Ctrl + Shift + %
Alt H 0
Making Subtotals Bold
When you use the SUBTOTAL feature in the Data ribbon tab it automatically inserts subtotals in your list – see
blog post on it here.
One problem with this is that is only makes the cell with the word Total bold – it doesn’t make the whole row bold.
If you want the whole row to be bold it isn’t hard to fix.
Select the whole range involved.
Use the grouping button 2 top left corner. See image below.
Then hold the Alt key down and press the ; (semicolon key) – this selects just the visible cells.
Then press Ctrl + b to bold it.
Click another cell to reset the range and you are done.
Printing Separate Print Areas
If you need to print a number of separate print areas from the one worksheet in one step there is an option that allows you to create a print area that includes additional ranges.
Create your first print area as per normal.
Select another print range and click the Page Layout ribbon and use the Print Area drop down and choose Add to Print Area. Keep adding ranges as you require.
You can also use the Ctrl key and mouse to select multiple separate ranges and then use Set Print Area.
The above technique allows you to add to that Print Area if you miss a range.
The only problem with this option is that each separate range is printed on a separate page(s).
Close All Icon
If you have a lot of files open and you want to close them all and still leave Excel open you can add this icon to the Quick Access toolbar.
this post if you are not sure about using the Quick Access Toolbar.
Pasting a Filtered List in a Formatted Table
I have been recently working with some very large (500,000+ rows) tables. As part of the process I had to filter one Formatted Table, copy it and then paste it in another Formatted Table. Excel would sit there processing for a long time – but I found a technique to speed up the process.
After you copy the filtered list, simply paste it in a blank sheet. This is virtually instantaneous. Then copy that interim list and paste in the other Formatted Table – again almost instantaneous. Two quick pastes is a lot quicker than paste and wait.
In case you didn’t know, when you copy a filtered list, you only copy the visible cells – the filtered ones. The hidden cells are omitted from the copy.
So if you are experiencing delays in the pasting of a filtered list, just use an interim paste and then another copy to speed up your copy and paste.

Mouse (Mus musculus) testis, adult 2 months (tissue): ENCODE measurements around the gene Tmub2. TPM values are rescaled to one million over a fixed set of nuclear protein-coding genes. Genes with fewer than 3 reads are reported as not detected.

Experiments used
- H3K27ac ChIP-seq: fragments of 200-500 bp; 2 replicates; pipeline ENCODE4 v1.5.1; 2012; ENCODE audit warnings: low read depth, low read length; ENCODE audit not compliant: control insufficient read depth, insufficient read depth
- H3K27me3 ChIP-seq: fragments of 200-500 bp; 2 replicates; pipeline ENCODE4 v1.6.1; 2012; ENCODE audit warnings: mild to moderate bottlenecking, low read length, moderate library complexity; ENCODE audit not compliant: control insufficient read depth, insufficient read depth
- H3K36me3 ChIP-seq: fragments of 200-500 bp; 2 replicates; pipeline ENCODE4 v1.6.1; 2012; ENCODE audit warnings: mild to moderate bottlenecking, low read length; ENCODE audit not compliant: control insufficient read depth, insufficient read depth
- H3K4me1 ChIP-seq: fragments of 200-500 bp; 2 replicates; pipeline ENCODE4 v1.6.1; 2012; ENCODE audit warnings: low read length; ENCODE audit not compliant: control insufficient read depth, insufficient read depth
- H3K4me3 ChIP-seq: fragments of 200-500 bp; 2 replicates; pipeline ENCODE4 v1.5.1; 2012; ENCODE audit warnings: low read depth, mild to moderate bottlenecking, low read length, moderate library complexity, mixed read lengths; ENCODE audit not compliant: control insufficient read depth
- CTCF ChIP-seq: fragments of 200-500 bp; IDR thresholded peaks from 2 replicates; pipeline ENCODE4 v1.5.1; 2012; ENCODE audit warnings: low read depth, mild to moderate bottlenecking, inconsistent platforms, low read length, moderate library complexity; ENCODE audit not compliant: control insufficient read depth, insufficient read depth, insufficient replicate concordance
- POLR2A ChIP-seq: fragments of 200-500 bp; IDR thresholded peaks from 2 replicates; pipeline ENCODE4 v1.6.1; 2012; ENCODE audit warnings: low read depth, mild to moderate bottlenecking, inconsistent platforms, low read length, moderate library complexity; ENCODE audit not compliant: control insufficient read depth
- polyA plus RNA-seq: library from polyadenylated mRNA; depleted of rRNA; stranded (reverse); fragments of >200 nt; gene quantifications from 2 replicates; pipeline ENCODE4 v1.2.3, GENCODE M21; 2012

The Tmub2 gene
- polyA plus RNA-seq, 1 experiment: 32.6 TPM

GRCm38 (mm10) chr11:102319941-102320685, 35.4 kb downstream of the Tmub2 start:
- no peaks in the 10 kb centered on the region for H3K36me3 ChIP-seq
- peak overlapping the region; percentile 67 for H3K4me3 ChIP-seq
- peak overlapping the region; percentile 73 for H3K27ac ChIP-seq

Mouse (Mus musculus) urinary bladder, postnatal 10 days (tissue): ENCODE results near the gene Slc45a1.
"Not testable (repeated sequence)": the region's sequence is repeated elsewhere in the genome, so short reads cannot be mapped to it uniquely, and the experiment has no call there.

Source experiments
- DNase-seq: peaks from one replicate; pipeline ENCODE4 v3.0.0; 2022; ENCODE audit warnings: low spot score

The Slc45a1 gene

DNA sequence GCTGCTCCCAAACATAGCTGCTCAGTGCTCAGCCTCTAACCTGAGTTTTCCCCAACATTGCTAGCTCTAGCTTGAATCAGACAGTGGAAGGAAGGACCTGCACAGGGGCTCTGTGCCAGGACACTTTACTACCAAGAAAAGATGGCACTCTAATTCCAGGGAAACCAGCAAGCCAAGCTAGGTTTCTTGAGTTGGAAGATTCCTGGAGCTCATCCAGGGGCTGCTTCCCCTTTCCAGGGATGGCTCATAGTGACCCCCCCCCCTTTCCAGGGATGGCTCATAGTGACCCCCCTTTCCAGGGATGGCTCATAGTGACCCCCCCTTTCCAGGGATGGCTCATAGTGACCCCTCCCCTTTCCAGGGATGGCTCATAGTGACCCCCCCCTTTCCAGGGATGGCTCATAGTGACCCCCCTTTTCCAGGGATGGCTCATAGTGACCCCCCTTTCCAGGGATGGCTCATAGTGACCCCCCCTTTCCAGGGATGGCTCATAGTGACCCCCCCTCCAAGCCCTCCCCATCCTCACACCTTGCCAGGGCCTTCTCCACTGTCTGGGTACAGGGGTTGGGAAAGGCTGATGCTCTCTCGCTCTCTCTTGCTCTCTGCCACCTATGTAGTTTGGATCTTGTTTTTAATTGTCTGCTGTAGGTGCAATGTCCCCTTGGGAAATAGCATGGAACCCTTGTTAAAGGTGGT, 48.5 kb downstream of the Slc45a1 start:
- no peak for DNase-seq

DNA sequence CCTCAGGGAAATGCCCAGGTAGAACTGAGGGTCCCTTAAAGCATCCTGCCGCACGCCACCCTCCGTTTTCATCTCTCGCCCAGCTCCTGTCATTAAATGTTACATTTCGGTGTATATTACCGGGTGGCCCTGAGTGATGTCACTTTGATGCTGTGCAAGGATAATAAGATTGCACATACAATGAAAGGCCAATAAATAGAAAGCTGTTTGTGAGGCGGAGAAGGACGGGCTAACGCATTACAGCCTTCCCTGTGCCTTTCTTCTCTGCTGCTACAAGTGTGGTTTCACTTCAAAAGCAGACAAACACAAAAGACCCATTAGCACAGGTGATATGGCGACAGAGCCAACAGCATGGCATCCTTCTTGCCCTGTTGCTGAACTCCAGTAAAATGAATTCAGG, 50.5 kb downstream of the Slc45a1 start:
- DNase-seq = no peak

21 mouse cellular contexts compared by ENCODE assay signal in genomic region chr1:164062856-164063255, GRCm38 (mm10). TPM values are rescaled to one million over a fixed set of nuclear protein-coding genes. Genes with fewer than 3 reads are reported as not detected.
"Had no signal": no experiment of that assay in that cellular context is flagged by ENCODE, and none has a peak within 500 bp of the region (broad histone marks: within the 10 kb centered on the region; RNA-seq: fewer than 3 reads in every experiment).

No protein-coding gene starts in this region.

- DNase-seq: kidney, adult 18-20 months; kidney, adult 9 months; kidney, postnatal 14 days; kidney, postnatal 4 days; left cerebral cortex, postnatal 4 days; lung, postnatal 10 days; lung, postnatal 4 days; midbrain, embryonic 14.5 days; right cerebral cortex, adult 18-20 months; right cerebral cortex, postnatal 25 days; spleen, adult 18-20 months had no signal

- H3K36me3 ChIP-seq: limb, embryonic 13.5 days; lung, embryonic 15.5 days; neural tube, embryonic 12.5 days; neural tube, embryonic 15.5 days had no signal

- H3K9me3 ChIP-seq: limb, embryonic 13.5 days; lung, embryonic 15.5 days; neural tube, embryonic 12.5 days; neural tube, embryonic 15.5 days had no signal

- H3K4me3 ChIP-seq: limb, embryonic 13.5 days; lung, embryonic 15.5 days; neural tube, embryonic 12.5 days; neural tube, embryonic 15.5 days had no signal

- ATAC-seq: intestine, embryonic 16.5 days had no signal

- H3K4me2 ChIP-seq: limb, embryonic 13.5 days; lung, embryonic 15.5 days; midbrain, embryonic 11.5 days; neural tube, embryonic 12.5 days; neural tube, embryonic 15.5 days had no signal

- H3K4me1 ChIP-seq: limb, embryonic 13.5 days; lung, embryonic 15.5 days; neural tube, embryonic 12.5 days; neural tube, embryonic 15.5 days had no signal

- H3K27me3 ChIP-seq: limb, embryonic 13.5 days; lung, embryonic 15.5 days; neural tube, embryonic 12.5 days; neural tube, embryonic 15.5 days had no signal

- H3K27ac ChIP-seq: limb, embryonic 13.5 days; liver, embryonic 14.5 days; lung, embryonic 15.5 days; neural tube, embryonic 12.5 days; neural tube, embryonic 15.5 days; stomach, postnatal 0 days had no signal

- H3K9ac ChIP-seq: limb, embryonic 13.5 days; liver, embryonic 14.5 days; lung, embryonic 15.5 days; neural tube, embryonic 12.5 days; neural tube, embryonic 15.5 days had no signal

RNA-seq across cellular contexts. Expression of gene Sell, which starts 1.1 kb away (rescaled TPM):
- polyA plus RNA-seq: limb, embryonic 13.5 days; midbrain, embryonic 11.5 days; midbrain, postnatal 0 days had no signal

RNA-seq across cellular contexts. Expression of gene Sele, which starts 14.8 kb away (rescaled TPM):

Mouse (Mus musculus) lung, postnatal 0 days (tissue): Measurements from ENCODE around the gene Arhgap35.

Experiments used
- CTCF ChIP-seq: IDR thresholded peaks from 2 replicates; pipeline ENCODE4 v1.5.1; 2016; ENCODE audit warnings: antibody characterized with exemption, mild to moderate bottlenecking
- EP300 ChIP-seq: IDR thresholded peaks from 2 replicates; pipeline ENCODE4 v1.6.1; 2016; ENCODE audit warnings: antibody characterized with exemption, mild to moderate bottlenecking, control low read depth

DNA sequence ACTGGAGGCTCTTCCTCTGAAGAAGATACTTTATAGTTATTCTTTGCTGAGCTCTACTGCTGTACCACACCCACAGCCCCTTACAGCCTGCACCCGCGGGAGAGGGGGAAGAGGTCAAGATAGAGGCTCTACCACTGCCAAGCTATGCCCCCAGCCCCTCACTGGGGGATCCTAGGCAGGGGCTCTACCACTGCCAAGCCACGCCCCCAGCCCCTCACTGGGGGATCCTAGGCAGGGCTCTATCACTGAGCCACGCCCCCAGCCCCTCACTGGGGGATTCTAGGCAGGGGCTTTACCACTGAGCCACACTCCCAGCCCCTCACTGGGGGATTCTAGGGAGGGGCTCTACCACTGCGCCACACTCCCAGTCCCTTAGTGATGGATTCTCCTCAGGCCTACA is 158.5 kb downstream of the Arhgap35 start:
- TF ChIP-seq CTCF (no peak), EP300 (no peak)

For more information on Formatted Tables, check out the links below.
Format As Table in Excel Part 1
Excel Format as Table Part 2 [VIDEO]
Inserting Data into Formatted Tables
I was recently working with a large Formatted Table in excess of 100,000 rows with Power Query.
I was copying in new data to a temporary workings table and then manipulating it with Power Query to get the required output. The data was varying lengths. I found that if you pasted data into a Formatted Table that was a lot longer than the Formatted Table it can take a long time for Excel to process the paste (I am talking tens of thousands of extra rows).
To get around this delay I found that if you first expanded the Formatted Table using Insert Rows, the paste was virtually instantaneous. Inserting the extra rows was also very quick.
So if your Table has sufficient rows the paste is quick, if Excel needs to expand the table to fit the new data, it can be slow for large data sets. Make sure you insert sufficient blank rows to speed up the paste.
You can learn more about Formatted Tables at the two blog posts below. I have also covered the topic in numerous free webinars.
Format As Table in Excel Part 1
Excel Format as Table Part 2 [VIDEO]
Sheet Protection – No password
When you protect a sheet with a password, you must make a note of the password, otherwise you create problems for yourself.
Did you know you don’t have to supply a password?
To apply sheet protection, right click the sheet tab and choose Protect Sheet.
When the Protect Sheet dialog displays just press Enter or click OK.
This protects the sheet with no password.